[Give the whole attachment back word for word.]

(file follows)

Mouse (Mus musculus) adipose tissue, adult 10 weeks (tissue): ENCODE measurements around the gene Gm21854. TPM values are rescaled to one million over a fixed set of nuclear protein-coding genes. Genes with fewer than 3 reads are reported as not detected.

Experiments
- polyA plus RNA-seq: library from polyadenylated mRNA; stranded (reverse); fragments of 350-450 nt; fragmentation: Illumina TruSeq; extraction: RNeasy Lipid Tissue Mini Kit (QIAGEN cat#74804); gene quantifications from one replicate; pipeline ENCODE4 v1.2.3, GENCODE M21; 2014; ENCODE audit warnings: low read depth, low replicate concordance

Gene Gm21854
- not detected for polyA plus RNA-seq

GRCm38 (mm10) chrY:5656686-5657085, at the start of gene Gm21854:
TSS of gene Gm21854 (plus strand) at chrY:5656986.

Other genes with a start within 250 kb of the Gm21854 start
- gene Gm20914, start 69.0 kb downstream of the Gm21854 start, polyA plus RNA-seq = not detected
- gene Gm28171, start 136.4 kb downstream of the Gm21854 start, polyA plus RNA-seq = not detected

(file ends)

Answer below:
Mouse (Mus musculus) adipose tissue, adult 10 weeks (tissue): ENCODE measurements around the gene Gm21854. TPM values are rescaled to one million over a fixed set of nuclear protein-coding genes. Genes with fewer than 3 reads are reported as not detected.

Experiments
- polyA plus RNA-seq: library from polyadenylated mRNA; stranded (reverse); fragments of 350-450 nt; fragmentation: Illumina TruSeq; extraction: RNeasy Lipid Tissue Mini Kit (QIAGEN cat#74804); gene quantifications from one replicate; pipeline ENCODE4 v1.2.3, GENCODE M21; 2014; ENCODE audit warnings: low read depth, low replicate concordance

Gene Gm21854
- not detected for polyA plus RNA-seq

GRCm38 (mm10) chrY:5656686-5657085, at the start of gene Gm21854:
TSS of gene Gm21854 (plus strand) at chrY:5656986.

Other genes with a start within 250 kb of the Gm21854 start
- gene Gm20914, start 69.0 kb downstream of the Gm21854 start, polyA plus RNA-seq = not detected
- gene Gm28171, start 136.4 kb downstream of the Gm21854 start, polyA plus RNA-seq = not detected